Country-Style Pork and White Beans {Slow Cooker}

This simple slow cooker meal is unbelievably delicious! I’ve made it three times in the last couple of months and every time we eat it, my husband and I sit at the table and just sigh over it’s tastiness. It’s kind of funny-slash-pathetic that we’d be so enamored over such simple ingredients. I mean, what we are really talking about here is a revamped slow cooker pork and beans recipe, made even better with flavorful turkey sausage, simple but delicious seasonings and the standard tender pork and hearty beans.

It’s not rocket science. And definitely not filet mignon. But it is the epitome of comfort food and since I’ve already hunkered down for the winter, this healthy, affordable and tasty meal is just what I need to feel better about the months of snow ahead.

Country-Style Pork and White Beans {Slow Cooker}

What To ServeHot, cooked white rice or Baked Brown Rice
Fresh fruit or a light fruit salad like this Honey Lime Fruit Salad
Cottage cheese or sliced cheddar cheese

One Year Ago: White Bean Turkey or Chicken Chili
Two Years Ago: Bourbon Chicken

Country-Style Pork and White Beans {Slow Cooker}

Yield: Serves 8-10

Country-Style Pork and White Beans {Slow Cooker}

Note: Great northern beans are large, hard beans that hold up well in the slow cooker. If unavailable substitute dried red or kidney beans. Because the beans need to be soaked for at least 8 hours, make sure to plan ahead!


  • 1 pound dried great northern beans
  • 3 pounds country style pork ribs (about 12 ribs), trimmed of excess fat
  • Salt and ground black pepper
  • 2 tablespoons canola oil
  • 1 medium onion, chopped
  • 6 medium garlic cloves, finely minced
  • 3 cups low-sodium chicken broth, divided
  • 2 tablespoons tomato paste
  • ½ teaspoon celery seed
  • 1 teaspoon dried thyme
  • 1 bay leaf
  • 1 pound chicken or turkey kielbasa sausage, cut into 1-inch chunks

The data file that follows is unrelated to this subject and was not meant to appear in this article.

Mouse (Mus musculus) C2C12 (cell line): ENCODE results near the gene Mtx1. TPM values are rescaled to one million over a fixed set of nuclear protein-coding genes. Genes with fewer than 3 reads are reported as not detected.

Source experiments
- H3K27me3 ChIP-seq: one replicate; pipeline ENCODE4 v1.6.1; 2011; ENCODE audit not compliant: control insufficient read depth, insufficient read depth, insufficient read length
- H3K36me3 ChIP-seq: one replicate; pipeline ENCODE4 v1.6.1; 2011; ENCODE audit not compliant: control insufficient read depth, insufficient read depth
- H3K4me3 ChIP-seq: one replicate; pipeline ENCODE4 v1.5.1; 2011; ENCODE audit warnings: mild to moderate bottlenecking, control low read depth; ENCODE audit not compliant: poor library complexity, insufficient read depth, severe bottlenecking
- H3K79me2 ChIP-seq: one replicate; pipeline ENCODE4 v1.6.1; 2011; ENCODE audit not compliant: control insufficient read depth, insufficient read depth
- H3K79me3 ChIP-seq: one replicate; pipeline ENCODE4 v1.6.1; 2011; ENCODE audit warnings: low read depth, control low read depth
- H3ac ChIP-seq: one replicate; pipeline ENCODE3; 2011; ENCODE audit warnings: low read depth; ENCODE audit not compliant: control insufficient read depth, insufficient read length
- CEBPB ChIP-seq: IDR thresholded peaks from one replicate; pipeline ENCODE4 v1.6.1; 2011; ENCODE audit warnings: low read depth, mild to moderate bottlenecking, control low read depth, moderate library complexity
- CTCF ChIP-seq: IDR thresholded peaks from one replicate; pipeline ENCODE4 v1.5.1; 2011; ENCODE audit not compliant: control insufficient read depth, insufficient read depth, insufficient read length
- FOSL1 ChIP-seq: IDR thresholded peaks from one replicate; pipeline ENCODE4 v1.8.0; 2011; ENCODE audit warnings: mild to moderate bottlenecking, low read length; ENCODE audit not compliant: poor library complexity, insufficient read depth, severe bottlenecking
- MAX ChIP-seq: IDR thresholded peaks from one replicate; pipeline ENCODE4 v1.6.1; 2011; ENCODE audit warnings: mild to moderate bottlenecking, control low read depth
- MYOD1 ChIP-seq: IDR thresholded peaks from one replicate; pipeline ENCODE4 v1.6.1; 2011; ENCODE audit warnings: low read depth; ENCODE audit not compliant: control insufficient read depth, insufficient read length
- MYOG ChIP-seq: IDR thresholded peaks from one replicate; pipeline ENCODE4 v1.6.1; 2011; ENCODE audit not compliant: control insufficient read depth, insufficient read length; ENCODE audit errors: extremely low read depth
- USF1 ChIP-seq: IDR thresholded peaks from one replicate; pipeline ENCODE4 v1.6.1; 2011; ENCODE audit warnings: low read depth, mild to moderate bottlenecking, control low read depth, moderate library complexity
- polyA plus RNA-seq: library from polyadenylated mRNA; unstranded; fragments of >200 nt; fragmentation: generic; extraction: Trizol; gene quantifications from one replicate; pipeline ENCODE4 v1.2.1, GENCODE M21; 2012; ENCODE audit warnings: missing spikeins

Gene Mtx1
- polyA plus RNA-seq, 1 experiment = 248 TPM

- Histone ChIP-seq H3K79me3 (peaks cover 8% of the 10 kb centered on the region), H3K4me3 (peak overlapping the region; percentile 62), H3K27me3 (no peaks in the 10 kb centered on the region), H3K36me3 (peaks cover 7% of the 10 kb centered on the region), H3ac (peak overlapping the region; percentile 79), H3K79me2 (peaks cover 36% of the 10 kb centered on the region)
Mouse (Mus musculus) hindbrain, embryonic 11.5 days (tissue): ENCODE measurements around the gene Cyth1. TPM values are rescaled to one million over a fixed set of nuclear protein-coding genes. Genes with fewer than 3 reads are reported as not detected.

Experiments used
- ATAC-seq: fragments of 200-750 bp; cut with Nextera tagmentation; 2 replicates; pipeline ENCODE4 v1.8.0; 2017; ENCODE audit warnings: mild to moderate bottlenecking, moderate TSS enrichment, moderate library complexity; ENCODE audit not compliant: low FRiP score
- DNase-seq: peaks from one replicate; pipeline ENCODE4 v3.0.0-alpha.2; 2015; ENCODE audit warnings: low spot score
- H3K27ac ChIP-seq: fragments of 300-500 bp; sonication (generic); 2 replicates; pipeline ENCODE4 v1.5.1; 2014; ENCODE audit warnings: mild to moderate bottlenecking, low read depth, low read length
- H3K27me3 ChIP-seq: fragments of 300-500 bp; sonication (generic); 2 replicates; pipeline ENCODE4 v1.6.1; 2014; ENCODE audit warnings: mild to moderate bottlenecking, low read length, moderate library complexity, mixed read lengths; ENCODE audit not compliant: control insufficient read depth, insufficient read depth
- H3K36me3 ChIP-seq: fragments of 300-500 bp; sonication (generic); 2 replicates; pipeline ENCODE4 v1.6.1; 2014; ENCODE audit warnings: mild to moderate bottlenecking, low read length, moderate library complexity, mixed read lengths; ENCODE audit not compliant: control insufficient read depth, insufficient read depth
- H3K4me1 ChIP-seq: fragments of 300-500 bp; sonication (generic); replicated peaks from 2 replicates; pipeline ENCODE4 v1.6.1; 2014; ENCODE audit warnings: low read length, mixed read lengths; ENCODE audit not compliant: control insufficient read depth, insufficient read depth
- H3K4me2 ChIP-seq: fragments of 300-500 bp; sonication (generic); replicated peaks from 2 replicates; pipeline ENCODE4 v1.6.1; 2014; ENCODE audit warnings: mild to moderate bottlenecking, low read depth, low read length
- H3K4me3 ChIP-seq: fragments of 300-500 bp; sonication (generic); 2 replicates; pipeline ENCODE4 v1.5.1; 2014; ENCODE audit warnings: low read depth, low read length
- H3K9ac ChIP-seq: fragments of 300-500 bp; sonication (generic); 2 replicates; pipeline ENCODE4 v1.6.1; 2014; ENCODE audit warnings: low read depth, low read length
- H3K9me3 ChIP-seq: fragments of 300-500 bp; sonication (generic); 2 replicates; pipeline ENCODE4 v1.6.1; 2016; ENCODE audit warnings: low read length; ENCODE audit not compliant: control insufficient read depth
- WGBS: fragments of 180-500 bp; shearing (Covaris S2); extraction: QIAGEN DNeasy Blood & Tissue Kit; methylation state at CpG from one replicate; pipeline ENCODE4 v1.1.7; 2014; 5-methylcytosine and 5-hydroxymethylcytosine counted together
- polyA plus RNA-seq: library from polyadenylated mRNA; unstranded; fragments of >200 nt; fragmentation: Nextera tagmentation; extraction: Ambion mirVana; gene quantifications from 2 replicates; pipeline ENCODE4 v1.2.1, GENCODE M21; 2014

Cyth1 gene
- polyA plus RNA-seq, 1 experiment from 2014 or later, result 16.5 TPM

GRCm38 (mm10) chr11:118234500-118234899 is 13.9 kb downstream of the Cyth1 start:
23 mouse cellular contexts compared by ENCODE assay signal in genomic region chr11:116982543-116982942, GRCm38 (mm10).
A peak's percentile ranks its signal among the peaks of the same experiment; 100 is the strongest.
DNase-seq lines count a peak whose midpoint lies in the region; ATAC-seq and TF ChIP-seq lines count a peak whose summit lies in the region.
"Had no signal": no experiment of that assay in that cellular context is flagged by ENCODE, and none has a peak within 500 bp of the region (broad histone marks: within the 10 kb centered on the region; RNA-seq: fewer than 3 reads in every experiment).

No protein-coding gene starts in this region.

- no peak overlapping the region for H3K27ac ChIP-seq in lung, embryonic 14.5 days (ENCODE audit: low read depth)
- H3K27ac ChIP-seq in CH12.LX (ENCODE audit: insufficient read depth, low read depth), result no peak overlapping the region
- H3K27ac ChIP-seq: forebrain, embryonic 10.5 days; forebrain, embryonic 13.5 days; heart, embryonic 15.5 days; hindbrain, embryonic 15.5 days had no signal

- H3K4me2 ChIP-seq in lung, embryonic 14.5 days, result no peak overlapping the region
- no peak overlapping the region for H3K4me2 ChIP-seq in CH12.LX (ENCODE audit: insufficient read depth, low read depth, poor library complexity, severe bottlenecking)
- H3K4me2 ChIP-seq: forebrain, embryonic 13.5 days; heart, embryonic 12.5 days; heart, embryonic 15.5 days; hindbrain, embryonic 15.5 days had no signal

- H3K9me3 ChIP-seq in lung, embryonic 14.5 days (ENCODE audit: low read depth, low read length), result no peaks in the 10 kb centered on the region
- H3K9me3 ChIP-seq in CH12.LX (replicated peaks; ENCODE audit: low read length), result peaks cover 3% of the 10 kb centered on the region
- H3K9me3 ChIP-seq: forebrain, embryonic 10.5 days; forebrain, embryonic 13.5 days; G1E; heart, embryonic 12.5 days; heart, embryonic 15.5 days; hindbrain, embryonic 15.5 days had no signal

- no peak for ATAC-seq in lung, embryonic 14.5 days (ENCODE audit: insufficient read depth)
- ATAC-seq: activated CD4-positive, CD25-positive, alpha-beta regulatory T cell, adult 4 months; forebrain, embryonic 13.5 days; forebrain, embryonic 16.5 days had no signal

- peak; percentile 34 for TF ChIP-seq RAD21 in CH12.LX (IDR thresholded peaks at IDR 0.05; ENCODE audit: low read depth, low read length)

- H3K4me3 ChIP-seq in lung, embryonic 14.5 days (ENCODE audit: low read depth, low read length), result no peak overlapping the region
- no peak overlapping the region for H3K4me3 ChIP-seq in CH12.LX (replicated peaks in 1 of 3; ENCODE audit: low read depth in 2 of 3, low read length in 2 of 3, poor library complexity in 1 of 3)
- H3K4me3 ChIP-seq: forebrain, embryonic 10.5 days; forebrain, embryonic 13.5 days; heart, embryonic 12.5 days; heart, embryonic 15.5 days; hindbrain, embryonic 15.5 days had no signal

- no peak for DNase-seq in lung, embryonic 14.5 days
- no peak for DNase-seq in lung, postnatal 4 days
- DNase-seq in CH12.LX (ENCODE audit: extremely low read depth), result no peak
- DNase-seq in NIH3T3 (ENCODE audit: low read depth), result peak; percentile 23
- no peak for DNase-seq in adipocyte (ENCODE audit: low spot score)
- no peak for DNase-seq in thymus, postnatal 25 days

• 2 (14.5 ounce each) cans diced tomatoes
  • 1/4 cup chopped fresh parsley


  1. Eight to 24 hours before assembling in the slow cooker, rinse the white beans and place them in a large bowl with cold water to cover by at least 2 inches. Let the beans soak anywhere from 8 to 24 hours.
  2. Eight to 9 hours before eating, drain the beans and transfer them to the slow cooker. Dry the pork ribs thoroughly with paper towels, then season generously with salt and pepper. Heat 2 teaspoons of the oil in a 12-inch skillet over medium heat until the oil is hot and rippling. Add half of the ribs and brown on all sides, 4-5 minutes. Transfer them to the slow cooker. Return the skillet to medium heat and heat 2 more teaspoons oil until hot and rippling. Brown the remaining ribs and transfer them to the slow cooker.
  3. Return the skillet to medium heat and heat the remaining 2 teaspoons oil until shimmering. Add the onion and ¼ teaspoon salt; cook, stirring occasionally, until beginning to brown, about 2 minutes. Add the garlic and cook until fragrant, about 30 seconds. Add 1 cup of the chicken broth, tomato paste, celery seed, thyme and bay leaf, scraping up the browned bits from the bottom of the skillet. Turn the heat to high and bring the mixture to a boil. Transfer the onion mixture to slow cooker.